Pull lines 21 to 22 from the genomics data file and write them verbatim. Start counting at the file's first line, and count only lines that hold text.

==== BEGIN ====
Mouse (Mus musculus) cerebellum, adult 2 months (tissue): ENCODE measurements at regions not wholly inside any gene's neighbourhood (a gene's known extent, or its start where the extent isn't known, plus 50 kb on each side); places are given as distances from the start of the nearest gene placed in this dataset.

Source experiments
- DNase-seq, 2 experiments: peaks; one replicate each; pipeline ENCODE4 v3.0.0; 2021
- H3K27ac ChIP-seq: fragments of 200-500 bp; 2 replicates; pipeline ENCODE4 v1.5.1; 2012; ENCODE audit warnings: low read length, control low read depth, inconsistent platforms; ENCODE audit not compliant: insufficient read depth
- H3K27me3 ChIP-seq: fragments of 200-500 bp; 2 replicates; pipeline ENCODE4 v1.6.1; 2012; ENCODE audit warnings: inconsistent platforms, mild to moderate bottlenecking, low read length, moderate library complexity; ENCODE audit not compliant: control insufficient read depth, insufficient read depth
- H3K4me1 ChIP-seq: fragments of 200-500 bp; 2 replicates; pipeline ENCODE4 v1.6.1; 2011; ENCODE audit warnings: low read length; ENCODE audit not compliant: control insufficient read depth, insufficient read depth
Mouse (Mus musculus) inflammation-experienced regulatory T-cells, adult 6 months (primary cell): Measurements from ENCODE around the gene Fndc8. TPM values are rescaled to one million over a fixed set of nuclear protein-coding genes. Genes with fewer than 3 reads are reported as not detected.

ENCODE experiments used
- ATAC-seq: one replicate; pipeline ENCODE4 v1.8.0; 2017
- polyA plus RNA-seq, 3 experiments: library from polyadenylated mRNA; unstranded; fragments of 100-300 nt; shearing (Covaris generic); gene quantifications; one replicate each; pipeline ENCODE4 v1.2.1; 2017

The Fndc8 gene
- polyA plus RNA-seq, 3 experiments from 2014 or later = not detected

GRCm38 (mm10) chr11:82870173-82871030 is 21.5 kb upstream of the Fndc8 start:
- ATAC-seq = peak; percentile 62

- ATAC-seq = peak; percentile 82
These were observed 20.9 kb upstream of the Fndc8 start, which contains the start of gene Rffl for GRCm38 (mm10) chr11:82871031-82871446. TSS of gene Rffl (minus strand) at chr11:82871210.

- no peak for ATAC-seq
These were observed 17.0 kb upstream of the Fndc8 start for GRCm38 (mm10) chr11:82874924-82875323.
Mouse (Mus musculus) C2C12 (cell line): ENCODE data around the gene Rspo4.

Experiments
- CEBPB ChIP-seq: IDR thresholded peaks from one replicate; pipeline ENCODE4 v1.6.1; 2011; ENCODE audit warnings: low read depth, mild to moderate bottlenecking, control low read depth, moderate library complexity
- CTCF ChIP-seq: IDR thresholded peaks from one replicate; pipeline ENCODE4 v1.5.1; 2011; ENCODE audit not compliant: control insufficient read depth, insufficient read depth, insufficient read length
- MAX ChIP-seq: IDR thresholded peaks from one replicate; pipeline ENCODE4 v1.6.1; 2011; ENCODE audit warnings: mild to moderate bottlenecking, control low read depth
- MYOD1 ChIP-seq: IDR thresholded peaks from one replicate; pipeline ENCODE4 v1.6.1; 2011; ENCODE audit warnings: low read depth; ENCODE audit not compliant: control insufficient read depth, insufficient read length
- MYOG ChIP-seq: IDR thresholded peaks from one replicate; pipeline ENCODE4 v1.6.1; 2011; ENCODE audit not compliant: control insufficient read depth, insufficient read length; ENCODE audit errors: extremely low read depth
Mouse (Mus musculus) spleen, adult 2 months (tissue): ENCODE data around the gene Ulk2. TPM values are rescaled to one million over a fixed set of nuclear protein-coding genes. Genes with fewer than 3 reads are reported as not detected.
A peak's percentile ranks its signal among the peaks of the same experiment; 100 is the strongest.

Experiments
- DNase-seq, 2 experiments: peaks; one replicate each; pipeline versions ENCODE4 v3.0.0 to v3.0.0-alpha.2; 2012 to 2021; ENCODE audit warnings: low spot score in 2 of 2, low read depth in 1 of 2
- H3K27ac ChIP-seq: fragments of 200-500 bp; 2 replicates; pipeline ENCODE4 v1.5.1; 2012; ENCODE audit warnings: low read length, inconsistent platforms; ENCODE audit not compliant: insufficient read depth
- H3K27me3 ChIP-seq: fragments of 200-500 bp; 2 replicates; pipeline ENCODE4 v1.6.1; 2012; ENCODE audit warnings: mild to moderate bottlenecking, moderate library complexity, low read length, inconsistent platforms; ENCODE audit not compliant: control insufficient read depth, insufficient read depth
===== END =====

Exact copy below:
- CEBPB ChIP-seq: IDR thresholded peaks from one replicate; pipeline ENCODE4 v1.6.1; 2011; ENCODE audit warnings: low read depth, mild to moderate bottlenecking, control low read depth, moderate library complexity
- CTCF ChIP-seq: IDR thresholded peaks from one replicate; pipeline ENCODE4 v1.5.1; 2011; ENCODE audit not compliant: control insufficient read depth, insufficient read depth, insufficient read length